The voltage gradient affects the movement speed through the gel. A DC power supply is used to power the electrical field. In the process of agarose gel electrophoresis, the power supply is set to a constant voltage with consideration to the tank size. (6, 7, and 8)
Image 4: A genomic DNA, which derived from a blood sample, undergone the process of agarose gel electrophoresis.
Picture Source: researchgate.net
Visualization of DNA
Once the DNA has completely migrated through the gel, the next important step is visualization. The goal is to check for the length and number of molecules in a given sample. The DNA is stained for easy visualization given the fact that DNA is not visible to the naked eye. When imaging gels, the fluorescent stain is used as it provides better detection levels.
The agarose gel image is captured using high sensitivity cameras; equipped with blue light transilluminators. It is used to excite the fluorescent stains to emit light and will then be captured by the camera.
The gel docs have some sort of illumination source; a filter that gets rid of background light, and a camera to check the signal. The captured image is used to check it according to the DNA band patterns, which is useful in checking the DNA’s length and quantity. (5, 7, 8, and 9)
Image 5: An agarose gel electrophoresis is one of the commonly used procedures for separating biological molecules.
Picture Source: wikimedia.org
Why agarose is used in gel electrophoresis instead of agar?
Agar is one of the commonly used substances when doing electrophoresis. However, the use of agarose gel is becoming increasingly popular. In fact, it is preferred over agar because it is easy to cast and has fewer charged groups.
It is ideal for separating DNA of various sizes, especially the ones commonly encountered in the laboratory. The separated DNA can be easily viewed with staining and with the help of proper lighting such as the ultraviolet light.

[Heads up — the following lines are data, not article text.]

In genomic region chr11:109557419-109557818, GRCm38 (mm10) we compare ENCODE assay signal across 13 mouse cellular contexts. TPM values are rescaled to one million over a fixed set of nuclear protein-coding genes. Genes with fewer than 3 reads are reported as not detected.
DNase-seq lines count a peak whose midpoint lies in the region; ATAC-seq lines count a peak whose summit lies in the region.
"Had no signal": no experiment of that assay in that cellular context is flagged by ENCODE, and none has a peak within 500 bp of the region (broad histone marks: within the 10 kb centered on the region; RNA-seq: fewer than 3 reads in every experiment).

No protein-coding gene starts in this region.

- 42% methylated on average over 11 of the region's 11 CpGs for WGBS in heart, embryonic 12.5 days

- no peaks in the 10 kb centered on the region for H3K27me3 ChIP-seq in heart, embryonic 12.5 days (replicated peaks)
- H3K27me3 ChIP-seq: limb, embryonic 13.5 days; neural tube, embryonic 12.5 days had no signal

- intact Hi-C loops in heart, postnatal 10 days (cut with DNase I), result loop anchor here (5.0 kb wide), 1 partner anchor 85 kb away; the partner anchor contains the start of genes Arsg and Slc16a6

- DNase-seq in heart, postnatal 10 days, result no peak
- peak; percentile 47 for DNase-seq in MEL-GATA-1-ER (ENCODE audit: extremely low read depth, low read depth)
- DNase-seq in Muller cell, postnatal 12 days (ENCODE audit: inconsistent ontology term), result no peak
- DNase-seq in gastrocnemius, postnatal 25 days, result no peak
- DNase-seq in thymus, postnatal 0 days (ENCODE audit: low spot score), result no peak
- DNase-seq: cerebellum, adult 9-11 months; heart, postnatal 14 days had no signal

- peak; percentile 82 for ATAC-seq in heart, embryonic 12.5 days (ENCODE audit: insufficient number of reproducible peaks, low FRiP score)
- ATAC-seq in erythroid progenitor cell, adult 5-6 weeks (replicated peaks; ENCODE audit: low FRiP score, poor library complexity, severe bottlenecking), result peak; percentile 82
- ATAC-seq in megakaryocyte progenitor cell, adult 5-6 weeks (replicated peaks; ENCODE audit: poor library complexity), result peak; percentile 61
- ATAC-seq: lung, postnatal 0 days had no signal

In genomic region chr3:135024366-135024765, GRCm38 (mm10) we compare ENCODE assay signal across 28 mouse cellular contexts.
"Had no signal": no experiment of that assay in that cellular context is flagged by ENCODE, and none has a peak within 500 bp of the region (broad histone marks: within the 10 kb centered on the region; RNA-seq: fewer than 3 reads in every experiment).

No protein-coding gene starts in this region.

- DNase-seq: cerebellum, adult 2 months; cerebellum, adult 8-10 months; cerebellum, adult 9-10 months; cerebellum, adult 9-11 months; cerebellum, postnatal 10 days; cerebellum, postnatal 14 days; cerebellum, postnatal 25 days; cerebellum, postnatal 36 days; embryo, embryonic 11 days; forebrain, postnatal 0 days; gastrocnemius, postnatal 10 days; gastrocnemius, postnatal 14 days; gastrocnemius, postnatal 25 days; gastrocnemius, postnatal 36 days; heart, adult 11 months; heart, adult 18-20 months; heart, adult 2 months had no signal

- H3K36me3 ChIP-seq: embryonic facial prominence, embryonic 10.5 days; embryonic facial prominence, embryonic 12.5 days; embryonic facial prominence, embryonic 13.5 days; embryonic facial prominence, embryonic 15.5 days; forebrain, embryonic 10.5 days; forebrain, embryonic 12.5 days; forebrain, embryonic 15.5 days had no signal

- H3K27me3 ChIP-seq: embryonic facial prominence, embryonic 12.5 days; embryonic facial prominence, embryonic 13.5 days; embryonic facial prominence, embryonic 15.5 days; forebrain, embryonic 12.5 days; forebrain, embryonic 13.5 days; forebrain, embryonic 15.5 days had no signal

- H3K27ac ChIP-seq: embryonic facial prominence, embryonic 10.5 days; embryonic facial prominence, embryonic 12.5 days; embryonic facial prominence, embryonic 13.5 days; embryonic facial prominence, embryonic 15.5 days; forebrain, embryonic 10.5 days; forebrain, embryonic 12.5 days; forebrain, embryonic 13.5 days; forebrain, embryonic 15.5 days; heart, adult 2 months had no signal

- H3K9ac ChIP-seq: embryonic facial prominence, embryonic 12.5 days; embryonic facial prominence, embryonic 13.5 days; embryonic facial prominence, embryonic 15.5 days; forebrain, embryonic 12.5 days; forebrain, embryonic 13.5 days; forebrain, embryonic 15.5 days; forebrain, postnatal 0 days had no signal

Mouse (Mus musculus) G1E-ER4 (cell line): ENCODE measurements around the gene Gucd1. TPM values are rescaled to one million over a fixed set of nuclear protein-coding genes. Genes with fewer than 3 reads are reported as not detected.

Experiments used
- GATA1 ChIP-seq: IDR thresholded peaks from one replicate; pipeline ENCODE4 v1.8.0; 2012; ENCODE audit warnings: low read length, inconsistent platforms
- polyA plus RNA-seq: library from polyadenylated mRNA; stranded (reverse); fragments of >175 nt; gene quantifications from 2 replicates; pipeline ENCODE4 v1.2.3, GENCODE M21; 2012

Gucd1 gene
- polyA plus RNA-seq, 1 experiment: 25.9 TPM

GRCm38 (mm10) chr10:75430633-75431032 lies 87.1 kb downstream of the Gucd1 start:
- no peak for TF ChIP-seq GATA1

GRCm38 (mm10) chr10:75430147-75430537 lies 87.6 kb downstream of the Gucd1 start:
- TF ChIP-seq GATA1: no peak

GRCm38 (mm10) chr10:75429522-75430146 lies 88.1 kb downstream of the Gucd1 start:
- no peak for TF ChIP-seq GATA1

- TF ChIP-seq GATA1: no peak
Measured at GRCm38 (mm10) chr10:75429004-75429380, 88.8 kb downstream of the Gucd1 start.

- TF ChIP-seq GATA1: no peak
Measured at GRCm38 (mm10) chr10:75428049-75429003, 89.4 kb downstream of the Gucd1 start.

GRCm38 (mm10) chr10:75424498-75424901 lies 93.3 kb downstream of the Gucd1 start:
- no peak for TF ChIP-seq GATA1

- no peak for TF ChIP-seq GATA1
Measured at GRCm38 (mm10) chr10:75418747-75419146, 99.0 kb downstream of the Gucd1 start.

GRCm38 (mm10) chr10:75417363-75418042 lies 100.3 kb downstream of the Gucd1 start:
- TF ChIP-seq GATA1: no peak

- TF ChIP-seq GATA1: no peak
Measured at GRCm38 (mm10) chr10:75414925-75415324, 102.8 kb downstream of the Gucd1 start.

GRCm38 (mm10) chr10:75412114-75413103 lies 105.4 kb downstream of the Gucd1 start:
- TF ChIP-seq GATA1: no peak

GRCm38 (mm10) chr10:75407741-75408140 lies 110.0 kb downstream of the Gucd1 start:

The extraction process is relatively easy too. The typical agarose gel used ranges between 0.7% and 2% and dissolved in an electrophoresis buffer. (2, 4, and 7)
What factors affect gel electrophoresis?
The process of agarose gel electrophoresis is affected by the following factors:
- Electric field – It describes the space surrounding the electrically charged particles. It exerts a force on the charged objects from a positive charge and towards the negative point charge. The movement of ions primarily depends on the current, voltage, and the electrical field’s resistance.
- Sample – The migration rate of the sample has something to do with its size, shape, and charge. The rate of migration increases as the net in the charge increases.
- Buffer – The kind of buffer used can significantly affect the compound’s migration rate. It also affects the pH of the supporting medium.
- Supporting medium – The migration rate of compound is affected by the type of supporting medium. In agarose gel electrophoresis, an inert medium is commonly used. Depending on the type of supporting medium, it could cause molecular sieving, adsorption, and electro-osmosis. (3, 7, 9, and 10)